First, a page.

Category Archives: New York Parks

New York/Prospect Park


Abraham Lincoln, Prospect Park, New York (4×5 film) — © Brian Rose

A statue of Abraham Lincoln, dedicated in 1969, stands in Prospect Park. Lincoln is depicted holding the Emancipation Proclamation, the executive order that effectively freed the slaves in 1862 at the height of the Civil War. Lincoln said at the signing:

“I never in my life felt more certain that I was doing right than I do in signing this paper…if my name ever goes into history it will be for this act, and my whole soul is in it.”

A few days ago, John Kelly, chief of staff for President Donald Trump, made remarks that essentially denied that slavery was the central focus of the Civil War, and insulted the legacy of Lincoln. He said: “…the lack of an ability to compromise led to the Civil War, and men and women of good faith on both sides made their stand where their conscience had them make their stand.”

In 1860, speaking in the Great Hall of Cooper Union, Lincoln addressed, specifically, the issue of false equivalence — and the moral necessity of recognizing right from wrong.

Let us be diverted by none of those sophistical contrivances wherewith we are so industriously plied and belabored – contrivances such as groping for some middle ground between the right and the wrong, vain as the search for a man who should be neither a living man nor a dead man…

It is not necessary to demonize those who fought on the side of the south — my great, great grandfather died on the battlefield at Vicksburg — believing, I presume, that he fought for a just cause. But it is time to acknowledge that veneration should be reserved for those who fought against slavery, not for it. 

New York/Four Freedoms Park


Four Freedoms Park, Roosevelt Island — © Brian Rose

In the future days, which we seek to make secure, we look forward to a world founded upon four essential human freedoms.

The first is freedom of speech and expression–everywhere in the world.

The second is freedom of every person to worship God in his own way–everywhere in the world.

The third is freedom from want–which, translated into world terms, means economic understandings which will secure to every nation a healthy peacetime life for its inhabitants-everywhere in the world.

The fourth is freedom from fear–which, translated into world terms, means a world-wide reduction of armaments to such a point and in such a thorough fashion that no nation will be in a position to commit an act of physical aggression against any neighbor–anywhere in the world.

That is no vision of a distant millennium. It is a definite basis for a kind of world attainable in our own time and generation.

Franklin D. Roosevelt
January 6, 1941


Four Freedoms Park, Roosevelt Island — © Brian Rose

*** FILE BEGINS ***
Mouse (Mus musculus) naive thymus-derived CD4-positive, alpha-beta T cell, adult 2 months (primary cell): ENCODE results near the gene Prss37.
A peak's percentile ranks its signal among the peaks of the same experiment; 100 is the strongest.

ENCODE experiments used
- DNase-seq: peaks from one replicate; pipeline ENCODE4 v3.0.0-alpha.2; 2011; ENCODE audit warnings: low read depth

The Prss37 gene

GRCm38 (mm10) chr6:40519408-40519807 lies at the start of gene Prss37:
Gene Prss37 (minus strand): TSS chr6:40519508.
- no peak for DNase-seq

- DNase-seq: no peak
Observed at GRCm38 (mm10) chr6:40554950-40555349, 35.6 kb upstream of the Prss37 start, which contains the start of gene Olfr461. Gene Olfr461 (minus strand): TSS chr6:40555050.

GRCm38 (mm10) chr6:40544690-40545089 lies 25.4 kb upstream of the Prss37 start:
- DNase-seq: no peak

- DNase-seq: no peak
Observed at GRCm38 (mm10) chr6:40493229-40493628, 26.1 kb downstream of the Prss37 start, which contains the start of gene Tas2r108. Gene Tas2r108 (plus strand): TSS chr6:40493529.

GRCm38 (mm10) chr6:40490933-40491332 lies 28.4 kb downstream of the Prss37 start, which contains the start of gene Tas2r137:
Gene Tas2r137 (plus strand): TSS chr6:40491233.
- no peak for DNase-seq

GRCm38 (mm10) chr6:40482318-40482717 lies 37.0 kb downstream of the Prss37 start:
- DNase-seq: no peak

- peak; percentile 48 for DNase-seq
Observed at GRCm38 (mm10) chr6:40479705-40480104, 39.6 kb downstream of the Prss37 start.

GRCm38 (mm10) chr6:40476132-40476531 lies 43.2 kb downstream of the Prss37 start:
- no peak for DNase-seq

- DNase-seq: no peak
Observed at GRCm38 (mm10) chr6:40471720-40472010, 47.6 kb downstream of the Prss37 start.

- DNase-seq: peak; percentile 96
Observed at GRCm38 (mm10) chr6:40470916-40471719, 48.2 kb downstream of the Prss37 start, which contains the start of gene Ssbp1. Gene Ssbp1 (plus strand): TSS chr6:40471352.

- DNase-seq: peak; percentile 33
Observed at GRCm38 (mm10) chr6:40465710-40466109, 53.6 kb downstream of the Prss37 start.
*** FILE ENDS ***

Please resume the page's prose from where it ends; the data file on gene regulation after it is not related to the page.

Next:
New York/Garden of Eden

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The Garden of Eden on Eldridge Street, 1980 — © Brian Rose/Edward Fausty

Adam Purple, 1930 – 2015

I knew about Adam Purple back when I photographed the Lower East Side in 1980. He was impossible to miss riding around on his bicycle dressed in tie-dyed purple. I made the photograph above of his famous Garden of Eden, which consisted of concentric rings planted with flowers and vegetables.

Purple was an eccentric character, to say the least, and from what I could tell, a man of rather severe temperament. So I steered clear. But that was a superficial judgement for sure. We all thought his garden was amazing, carved into the rubble of one of the many vacant lots of the Lower East Side, one of the many individual and group efforts to reclaim land that had been abandoned by property owners.

Later, in the 80s, Purple’s creation became caught up in a range war like the cattlemen and the sheepherders out west. The housing activists wanted low income housing, and the garden activists wanted community gardens and green spaces. Adam Purple was a single minded gardener and an artist — and he wasn’t interested in building bridges with other political elements of the community. That was the downfall of the Garden of Eden, though I don’t blame him for it. He was who he was.

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Eldridge Street 2010 — © Brian Rose

Above is what got built on Adam Purple’s Garden of Eden. It isn’t lovely. It is low income housing providing shelter for dozens of families. There are no shops built along the street to provide opportunity for small businesses and to bring life to the neighborhood, and there is barely any architecture to speak of. But the apartments are decent and affordable, and the area is safe and convenient to everything.